Episode 1: Pilot
By: Carlos Uribe
Dads is a show about two video game developers who find themselves in a situation they're not happy with when their dads move in with them.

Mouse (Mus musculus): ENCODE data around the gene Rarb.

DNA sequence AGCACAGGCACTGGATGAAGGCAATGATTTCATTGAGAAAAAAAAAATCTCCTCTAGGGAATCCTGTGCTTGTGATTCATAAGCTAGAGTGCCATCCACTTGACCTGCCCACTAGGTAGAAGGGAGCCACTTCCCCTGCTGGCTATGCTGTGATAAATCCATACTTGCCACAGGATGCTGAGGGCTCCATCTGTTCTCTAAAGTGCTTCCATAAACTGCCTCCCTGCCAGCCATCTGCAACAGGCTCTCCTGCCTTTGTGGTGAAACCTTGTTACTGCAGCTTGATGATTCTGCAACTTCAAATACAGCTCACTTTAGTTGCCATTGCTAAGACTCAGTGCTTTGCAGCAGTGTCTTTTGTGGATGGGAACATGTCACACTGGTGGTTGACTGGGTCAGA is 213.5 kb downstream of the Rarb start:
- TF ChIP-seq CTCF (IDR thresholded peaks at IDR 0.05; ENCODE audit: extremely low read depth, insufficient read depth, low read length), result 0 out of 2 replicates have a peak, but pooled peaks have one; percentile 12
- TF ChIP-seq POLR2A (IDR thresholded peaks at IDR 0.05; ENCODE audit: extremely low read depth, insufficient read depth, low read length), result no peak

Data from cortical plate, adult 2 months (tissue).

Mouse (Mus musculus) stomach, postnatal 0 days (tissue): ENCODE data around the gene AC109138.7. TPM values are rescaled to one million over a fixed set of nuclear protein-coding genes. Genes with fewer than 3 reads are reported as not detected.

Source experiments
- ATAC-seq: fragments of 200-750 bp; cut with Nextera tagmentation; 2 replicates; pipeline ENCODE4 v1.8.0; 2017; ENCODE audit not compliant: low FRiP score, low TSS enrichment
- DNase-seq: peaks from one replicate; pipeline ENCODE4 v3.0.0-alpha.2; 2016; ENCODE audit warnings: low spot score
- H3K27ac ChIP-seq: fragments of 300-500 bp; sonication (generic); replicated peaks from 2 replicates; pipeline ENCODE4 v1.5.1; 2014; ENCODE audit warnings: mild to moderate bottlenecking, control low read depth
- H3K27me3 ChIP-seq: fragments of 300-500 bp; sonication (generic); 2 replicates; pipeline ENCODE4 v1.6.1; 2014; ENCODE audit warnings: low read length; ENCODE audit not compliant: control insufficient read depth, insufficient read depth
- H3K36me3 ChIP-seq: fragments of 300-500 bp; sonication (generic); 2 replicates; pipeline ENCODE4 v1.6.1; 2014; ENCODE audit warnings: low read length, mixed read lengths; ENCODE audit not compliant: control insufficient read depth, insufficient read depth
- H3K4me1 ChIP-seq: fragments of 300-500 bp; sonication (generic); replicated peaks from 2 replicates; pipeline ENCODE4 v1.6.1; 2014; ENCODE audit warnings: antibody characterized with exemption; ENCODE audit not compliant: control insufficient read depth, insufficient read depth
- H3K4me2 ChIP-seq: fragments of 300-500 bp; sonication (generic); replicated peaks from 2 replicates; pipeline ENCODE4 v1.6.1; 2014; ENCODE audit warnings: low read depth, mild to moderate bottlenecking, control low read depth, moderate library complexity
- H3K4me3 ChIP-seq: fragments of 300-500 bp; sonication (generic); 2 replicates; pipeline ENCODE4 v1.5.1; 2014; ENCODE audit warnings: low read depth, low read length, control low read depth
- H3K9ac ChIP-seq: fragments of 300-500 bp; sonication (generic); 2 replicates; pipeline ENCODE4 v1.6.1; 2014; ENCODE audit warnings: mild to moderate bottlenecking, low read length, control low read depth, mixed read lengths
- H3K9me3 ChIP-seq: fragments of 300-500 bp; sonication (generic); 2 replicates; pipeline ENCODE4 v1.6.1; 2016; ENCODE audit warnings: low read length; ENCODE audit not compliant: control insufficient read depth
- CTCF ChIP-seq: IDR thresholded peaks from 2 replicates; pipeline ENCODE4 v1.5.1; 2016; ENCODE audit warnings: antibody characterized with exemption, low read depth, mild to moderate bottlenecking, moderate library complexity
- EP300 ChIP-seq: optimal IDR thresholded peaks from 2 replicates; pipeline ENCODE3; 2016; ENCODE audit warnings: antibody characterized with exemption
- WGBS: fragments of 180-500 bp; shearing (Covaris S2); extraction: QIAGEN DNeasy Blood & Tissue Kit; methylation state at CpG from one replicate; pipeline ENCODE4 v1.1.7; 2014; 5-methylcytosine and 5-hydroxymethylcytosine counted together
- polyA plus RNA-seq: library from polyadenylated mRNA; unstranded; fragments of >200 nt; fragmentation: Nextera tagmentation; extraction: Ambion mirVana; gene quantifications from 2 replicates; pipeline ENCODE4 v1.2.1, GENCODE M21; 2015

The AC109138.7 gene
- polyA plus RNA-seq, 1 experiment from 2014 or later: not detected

I'm going to admit something that might mean I would have to return my critic badge if I had one: I didn't hate Dads. I'm not saying Dads is good or funny or inoffensive. I have no intentions of ever watching another episode. At the same time, I didn't hate myself as I was watching the show. I wasn't completely bored out of my mind, I wasn't counting down the minutes until it was over, and I wasn't trying to figure out how anybody thought it would be a good idea to put this on the air. Why was this? I was watching this show as a viewer and as a critic but it wasn't going to satisfy my either ways. The show isn't very entertaining. The non-existent laughs basically testify to that. There is no reason for anyone to ever watch Dads. As a critic, I could point out to the stereotypical characters, the lame premise, the sit-commish nature of the plots, and the recycled jokes. There is literally nothing positive I can say about Dads except for one thing: I found myself actually smiling at certain points. I wasn't enjoying myself, I was very self-aware that I didn't actually like what I was seeing, but Dads found a way to disarm me nonetheless. It managed to capture the one essence of the sit-com that few modern comedies can: the timeless feeling that you could watch this show endlessly. You would never laugh, you would never relate to the characters, but you leave the television on because it's so familiar. Dads isn't the first show to have this effect on me. I could argue that a lot of sit-coms, including some of the hits, have this quality. It's a quality where you're okay with it having it on. Now, granted, most of those sit-coms had some other saving grace but a few didn't. I think the best example of this is King of Queens. That wasn't a very good show (although it wasn't anywhere near as bad as Dads) but it managed to last nine seasons precisely because of this timeless appeal. Now I'm not going to argue Dads should last anywhere near nine seasons. I hope it gets canceled within a few weeks. It certainly helps that instead of being between two comedies, it opens the night. This means that viewers don't have to tune in to Dads between two other comedies. The certain appeal this show has that you can leave it on can't work because of this.